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The Fundamentals of Success

Willie Cauley-Stein isn’t meeting expectations.

Kimani Okearah

(Editorial note: This article was written on Friday so it does not include statistics from the games against Milwaukee or Toronto)

17 points on 8/19 shooting, 4 boards, 3 assists, 2 steals, and 1 block with 4 turnovers. No, that’s not a random Rudy Gay stat line from 2015. It’s the entire contribution from Willie Cauley-Stein in 75 minutes played over six games this season. After a rookie year filled with promise and potential, our defensive savant seems to have lost his basketball identity.

Prior to the season’s start, many observers, myself included, expected Mr. Trill to claim the starting role next to Boogie during his sophomore campaign. His defensive prowess and hustle seemed to fit perfectly with Dave Joerger’s plan and personality. Although Sacramento had a glut of big men, Willie falling out of the rotation really wasn’t on anyone’s radar or a point of concern.

Unfortunately, our seven footer has seemingly gone through a major regression. The struggles first showed themselves during the entertaining, yet somewhat meaningless Las Vegas Summer League. While playing against inferior, fringe-NBA competition, Willie put up 7.3 points (26% FG), 5.5 rebounds, 1.5 assists, 1.5 steals, and .8 blocks in 23.8 minutes per contest. In post-game interviews Willie revealed that he was trying out some new things and that Coach was attempting to run the offense through him. While that seemed to settle some of the concerns regarding the scoring and horrific shooting percentage, others still questioned his lack of motor, aggression, and competitiveness.

The doldrums of the NBA summer caused the anxiety of Cauley-Stein’s performance to fade into the background as excitement over the new roster additions, the new arena, and our new coach came into focus. Worries over who would fill in for Collison, who would backup the stop-gap, and Rudy’s unhappiness overshadowed the pathetic performance from Vegas.

Now, we’re six games into a long NBA season and the poor play of summer has continued. Each game sees our young Center struggle to rebound, defend poorly, and commit fouls at a concerning rate. Every single statistical measurement has taken a serious dive from the success of last year.

Per Game:

Per 36:


As we can see, the rebounding numbers are pathetic. Although grabbing boards hasn’t always been his forte, the lack of effort on a nightly basis is noticeable. In college, Willie averaged 9.18 rebounds per 36 minutes. Last season, Willie averaged 9 rebounds per 36 minutes. As of this moment, the number has dropped to an abysmal 1.9 rebounds per 36 minutes. Cauley-Stein is the tallest member of the team and he grabs the fewest number of boards:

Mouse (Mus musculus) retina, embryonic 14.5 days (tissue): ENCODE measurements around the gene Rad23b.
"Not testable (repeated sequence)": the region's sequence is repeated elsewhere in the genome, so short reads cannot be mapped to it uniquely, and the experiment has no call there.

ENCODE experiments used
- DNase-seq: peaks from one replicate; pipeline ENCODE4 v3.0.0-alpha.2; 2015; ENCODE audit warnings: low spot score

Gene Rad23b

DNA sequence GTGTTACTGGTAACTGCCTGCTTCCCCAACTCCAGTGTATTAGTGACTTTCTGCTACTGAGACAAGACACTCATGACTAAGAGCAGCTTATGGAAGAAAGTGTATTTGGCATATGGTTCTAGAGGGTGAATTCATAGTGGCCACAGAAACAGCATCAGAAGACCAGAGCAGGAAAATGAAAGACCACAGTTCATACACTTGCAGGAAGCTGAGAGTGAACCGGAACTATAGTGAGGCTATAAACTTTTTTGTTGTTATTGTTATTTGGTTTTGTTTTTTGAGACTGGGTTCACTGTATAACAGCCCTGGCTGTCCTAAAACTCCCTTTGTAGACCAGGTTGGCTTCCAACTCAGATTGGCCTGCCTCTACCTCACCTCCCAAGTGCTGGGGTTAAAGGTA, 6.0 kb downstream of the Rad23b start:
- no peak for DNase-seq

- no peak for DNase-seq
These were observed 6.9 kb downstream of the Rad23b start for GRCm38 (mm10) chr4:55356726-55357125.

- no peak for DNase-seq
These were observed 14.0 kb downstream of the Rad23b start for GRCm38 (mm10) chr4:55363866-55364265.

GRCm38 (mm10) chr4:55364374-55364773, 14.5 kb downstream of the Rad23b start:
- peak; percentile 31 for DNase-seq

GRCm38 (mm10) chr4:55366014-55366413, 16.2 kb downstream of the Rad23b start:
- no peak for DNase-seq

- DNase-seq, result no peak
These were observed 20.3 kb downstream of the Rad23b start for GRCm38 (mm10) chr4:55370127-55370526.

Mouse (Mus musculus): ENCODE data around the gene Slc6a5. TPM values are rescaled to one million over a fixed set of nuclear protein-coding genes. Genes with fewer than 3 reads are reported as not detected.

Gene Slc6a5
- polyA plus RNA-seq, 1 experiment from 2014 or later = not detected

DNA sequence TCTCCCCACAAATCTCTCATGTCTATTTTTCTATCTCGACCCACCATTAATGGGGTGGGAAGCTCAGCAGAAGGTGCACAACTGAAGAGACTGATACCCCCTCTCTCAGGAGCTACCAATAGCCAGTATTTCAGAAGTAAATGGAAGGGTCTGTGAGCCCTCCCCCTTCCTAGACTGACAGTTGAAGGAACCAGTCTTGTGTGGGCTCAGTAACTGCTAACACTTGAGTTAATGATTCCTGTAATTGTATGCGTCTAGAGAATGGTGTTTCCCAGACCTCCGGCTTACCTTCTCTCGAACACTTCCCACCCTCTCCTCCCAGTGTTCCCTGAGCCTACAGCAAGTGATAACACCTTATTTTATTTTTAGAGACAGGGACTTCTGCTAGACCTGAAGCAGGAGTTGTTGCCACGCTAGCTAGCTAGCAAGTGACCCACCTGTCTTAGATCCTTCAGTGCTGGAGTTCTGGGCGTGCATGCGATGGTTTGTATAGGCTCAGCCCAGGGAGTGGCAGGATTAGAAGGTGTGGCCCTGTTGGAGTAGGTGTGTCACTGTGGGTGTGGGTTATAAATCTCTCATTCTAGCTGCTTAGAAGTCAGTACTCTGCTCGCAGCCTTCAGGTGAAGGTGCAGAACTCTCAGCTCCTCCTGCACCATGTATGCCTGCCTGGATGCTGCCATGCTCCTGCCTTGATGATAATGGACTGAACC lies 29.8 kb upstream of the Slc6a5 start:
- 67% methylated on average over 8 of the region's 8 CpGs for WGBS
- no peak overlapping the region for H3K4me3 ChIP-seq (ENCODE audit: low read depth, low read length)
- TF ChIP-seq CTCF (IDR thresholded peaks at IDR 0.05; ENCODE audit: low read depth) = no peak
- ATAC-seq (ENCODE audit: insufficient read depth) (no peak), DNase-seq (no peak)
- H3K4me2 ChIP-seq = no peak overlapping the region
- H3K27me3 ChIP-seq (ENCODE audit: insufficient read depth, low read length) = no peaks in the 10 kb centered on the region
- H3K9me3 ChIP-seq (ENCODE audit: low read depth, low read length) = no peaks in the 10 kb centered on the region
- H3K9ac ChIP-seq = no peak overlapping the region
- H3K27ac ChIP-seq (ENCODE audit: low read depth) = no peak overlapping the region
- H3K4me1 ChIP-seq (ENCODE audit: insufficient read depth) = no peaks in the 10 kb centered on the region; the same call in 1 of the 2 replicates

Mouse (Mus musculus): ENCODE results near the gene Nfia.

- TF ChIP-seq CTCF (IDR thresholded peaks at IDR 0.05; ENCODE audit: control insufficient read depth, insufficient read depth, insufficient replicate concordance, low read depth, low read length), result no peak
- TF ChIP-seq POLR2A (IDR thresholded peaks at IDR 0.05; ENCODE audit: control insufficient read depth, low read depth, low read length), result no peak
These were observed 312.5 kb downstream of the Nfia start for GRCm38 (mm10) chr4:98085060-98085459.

In fact, Cauley-Stein has the second worst defensive rebounding percentage in the entire NBA (players who have played more than 50 minutes on the season). Only Andrew Harrison has a worse percentage with 3.1% while Willie is currently sitting at a disappointing 3.6%.

The rebounding isn’t the only aspect of Willie’s game to have fallen off of a cliff. Cauley-Stein’s calling card coming into the league was his ability to guard almost any player on a switch and to protect the lane with his rim protection. His offensive rating (the number of points per 100 possessions that the team scores while that individual is on the court) is an acceptable 95.8. Willie isn’t known for his offense, but the defensive rating of 114.8 (the number of points per 100 possessions that the team allows while that individual player is on the court) is discouraging. The rim-running, shot-blocking, hustle player of last year is nowhere to be found.

Solving the Conundrum

How do we get our promising Center back to the player he was last year?

Frankly, this is all on Willie. He needs to play like his NBA career depends on it, because it does. The value that a non-scoring, slim seven footer provides is athleticism, hustle, shot-blocking, and posterizing dunks. The game tape shows too many instances of lazy swipes at a rebound instead of boxing out, too many 4 on 5 defensive plays as Willie lopes down the court at his leisure, and too many examples of playing defense with his hands instead of his feet.

Schemes, coaching changes, and different point guards have no impact on hustle and hard work. No one expects Cauley-Stein to score 15 points per game or to immediately understand the new defensive and offensive plans. What the fans, coaching staff, and teammates do expect is 100% effort, 100% of the time. Until that happens, Willie deserves to ride the pine.